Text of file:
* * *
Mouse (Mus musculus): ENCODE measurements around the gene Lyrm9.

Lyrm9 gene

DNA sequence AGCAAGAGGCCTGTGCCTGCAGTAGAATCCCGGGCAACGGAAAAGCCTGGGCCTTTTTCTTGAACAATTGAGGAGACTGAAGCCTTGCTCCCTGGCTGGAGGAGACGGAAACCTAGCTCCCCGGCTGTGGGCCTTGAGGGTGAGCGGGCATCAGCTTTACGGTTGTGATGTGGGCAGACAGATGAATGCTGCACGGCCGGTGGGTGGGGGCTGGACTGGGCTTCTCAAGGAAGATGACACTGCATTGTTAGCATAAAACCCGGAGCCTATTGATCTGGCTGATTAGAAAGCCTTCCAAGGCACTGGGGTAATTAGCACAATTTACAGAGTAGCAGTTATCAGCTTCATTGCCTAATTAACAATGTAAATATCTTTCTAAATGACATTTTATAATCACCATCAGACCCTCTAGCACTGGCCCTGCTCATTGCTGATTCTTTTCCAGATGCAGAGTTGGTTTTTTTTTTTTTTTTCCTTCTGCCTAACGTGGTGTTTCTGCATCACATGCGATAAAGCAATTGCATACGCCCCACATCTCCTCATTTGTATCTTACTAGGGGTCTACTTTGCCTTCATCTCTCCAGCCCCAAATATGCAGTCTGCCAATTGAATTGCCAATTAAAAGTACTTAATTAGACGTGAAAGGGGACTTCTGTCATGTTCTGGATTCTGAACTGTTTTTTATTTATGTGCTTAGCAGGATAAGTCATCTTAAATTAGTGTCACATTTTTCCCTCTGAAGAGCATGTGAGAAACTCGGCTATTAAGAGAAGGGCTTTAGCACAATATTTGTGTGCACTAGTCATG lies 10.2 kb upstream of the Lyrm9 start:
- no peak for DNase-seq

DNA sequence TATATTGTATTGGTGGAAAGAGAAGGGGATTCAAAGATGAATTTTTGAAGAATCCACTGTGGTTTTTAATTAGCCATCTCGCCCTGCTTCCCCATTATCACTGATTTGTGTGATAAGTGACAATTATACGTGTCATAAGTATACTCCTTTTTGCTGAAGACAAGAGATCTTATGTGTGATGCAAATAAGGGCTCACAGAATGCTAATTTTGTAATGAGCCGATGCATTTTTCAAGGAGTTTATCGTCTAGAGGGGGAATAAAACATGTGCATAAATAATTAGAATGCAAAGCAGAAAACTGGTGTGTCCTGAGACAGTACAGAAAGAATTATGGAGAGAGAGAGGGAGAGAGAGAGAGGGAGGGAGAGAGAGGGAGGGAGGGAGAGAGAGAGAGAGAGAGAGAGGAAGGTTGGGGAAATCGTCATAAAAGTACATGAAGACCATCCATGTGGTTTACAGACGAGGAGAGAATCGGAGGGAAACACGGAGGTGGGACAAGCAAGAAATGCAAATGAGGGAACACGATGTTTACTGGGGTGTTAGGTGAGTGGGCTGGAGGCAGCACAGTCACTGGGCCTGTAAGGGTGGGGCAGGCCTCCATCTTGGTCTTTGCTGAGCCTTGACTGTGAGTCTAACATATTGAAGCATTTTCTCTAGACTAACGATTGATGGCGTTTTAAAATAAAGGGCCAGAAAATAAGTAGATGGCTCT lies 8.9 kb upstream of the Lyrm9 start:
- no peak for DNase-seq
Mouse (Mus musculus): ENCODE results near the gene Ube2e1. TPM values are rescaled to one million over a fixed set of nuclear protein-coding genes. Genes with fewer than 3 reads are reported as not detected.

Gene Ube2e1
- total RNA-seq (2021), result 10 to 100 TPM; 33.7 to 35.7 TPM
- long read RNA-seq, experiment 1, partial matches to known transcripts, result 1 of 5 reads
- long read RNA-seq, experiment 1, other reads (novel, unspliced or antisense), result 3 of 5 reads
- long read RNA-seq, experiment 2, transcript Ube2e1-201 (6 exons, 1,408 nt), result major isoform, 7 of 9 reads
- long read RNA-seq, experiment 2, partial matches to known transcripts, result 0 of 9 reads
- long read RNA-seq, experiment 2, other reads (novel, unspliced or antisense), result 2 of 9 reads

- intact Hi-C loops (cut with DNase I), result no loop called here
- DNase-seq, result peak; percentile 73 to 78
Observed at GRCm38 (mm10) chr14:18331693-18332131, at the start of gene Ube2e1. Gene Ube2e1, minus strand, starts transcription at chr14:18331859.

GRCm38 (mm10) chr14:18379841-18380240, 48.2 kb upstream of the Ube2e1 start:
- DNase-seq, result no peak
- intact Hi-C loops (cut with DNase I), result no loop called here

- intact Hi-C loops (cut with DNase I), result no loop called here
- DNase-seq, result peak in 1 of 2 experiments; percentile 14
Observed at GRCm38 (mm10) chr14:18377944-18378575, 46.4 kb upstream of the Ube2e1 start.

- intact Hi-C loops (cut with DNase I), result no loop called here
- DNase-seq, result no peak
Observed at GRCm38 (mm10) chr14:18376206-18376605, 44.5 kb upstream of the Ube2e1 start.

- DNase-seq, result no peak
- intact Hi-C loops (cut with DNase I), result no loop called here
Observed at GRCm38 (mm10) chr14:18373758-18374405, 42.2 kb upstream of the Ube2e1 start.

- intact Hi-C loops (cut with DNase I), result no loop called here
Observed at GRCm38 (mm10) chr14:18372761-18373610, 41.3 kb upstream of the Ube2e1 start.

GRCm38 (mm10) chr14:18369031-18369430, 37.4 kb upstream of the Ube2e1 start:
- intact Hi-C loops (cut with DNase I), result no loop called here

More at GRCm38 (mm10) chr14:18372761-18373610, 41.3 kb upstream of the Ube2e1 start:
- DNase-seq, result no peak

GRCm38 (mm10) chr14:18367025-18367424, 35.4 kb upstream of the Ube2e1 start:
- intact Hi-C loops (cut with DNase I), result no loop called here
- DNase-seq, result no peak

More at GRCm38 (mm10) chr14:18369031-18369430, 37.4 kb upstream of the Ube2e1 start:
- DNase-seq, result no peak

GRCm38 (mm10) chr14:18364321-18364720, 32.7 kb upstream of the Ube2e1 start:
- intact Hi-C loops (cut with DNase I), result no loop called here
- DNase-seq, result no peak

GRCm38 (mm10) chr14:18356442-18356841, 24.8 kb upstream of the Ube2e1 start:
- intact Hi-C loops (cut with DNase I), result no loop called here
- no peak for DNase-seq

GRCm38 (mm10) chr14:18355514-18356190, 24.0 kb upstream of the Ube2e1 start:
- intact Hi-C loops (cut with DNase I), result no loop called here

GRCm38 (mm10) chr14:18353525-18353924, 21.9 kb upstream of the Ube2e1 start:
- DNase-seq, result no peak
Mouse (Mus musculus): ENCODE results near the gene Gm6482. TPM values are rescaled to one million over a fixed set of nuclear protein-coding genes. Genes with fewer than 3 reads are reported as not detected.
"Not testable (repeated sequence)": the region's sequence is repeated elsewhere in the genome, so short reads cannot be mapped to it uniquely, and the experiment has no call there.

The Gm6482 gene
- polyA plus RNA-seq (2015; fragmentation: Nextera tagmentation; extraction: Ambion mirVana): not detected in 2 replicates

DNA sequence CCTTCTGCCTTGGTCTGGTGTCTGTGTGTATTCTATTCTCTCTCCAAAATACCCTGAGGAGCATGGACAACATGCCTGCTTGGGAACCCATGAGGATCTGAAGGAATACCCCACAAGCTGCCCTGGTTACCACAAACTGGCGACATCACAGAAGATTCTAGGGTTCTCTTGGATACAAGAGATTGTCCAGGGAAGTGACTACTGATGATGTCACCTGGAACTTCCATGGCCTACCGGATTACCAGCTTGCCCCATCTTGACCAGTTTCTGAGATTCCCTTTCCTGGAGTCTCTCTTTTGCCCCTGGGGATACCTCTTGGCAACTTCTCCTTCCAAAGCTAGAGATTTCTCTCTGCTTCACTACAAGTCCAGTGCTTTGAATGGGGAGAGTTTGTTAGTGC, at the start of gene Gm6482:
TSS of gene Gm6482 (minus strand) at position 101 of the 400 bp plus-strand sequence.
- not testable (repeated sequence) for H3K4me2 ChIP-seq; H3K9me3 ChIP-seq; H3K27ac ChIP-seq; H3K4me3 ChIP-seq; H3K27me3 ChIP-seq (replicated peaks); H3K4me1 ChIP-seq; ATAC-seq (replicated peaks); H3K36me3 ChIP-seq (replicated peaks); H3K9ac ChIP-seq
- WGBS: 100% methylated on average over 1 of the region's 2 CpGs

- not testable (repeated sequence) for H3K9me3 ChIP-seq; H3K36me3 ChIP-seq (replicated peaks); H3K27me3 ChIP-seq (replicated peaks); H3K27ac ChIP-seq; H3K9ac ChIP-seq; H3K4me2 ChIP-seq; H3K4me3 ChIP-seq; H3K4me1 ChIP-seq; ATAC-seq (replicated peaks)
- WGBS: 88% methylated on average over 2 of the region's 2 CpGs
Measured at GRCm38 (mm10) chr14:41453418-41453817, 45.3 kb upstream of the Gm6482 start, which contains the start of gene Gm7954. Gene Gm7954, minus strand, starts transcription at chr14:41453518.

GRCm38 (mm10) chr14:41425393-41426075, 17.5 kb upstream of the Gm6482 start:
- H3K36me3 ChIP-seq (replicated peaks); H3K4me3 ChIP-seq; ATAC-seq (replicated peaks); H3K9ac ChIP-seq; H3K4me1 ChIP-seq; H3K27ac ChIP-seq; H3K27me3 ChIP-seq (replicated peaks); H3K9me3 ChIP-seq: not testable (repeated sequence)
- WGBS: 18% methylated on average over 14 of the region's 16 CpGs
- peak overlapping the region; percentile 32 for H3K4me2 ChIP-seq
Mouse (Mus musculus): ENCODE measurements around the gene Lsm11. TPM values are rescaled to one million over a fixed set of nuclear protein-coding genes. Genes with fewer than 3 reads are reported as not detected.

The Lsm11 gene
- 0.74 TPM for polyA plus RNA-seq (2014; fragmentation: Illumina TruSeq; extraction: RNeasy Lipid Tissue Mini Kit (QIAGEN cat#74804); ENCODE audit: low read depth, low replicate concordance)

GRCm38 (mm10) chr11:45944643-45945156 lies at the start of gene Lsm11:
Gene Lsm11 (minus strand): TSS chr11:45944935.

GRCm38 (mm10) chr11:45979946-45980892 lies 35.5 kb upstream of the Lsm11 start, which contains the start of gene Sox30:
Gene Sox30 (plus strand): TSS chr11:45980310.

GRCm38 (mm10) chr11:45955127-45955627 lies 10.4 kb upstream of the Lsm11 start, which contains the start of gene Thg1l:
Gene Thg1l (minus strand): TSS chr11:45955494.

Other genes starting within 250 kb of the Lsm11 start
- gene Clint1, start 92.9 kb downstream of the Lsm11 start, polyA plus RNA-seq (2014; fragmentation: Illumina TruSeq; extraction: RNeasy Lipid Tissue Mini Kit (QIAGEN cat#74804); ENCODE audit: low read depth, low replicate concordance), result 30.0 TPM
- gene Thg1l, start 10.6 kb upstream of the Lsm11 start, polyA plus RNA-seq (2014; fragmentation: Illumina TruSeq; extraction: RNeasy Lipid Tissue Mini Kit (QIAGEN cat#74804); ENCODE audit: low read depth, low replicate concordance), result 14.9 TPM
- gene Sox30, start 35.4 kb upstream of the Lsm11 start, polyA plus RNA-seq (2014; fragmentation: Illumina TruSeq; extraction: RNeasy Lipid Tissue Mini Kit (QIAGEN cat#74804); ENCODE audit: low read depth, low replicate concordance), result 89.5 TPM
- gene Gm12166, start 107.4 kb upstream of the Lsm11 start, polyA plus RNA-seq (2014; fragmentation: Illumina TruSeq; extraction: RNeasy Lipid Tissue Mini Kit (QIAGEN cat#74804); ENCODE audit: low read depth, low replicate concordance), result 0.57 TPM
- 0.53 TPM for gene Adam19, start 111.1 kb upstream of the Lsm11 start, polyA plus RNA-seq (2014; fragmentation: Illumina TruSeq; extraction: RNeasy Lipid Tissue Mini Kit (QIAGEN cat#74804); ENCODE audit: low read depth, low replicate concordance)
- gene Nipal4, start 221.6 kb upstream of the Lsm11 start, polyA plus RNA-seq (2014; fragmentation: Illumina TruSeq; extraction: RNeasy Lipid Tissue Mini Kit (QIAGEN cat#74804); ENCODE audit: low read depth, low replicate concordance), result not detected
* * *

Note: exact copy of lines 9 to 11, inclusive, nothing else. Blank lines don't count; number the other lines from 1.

- total RNA-seq (2021), result 10 to 100 TPM; 33.7 to 35.7 TPM
- long read RNA-seq, experiment 1, partial matches to known transcripts, result 1 of 5 reads
- long read RNA-seq, experiment 1, other reads (novel, unspliced or antisense), result 3 of 5 reads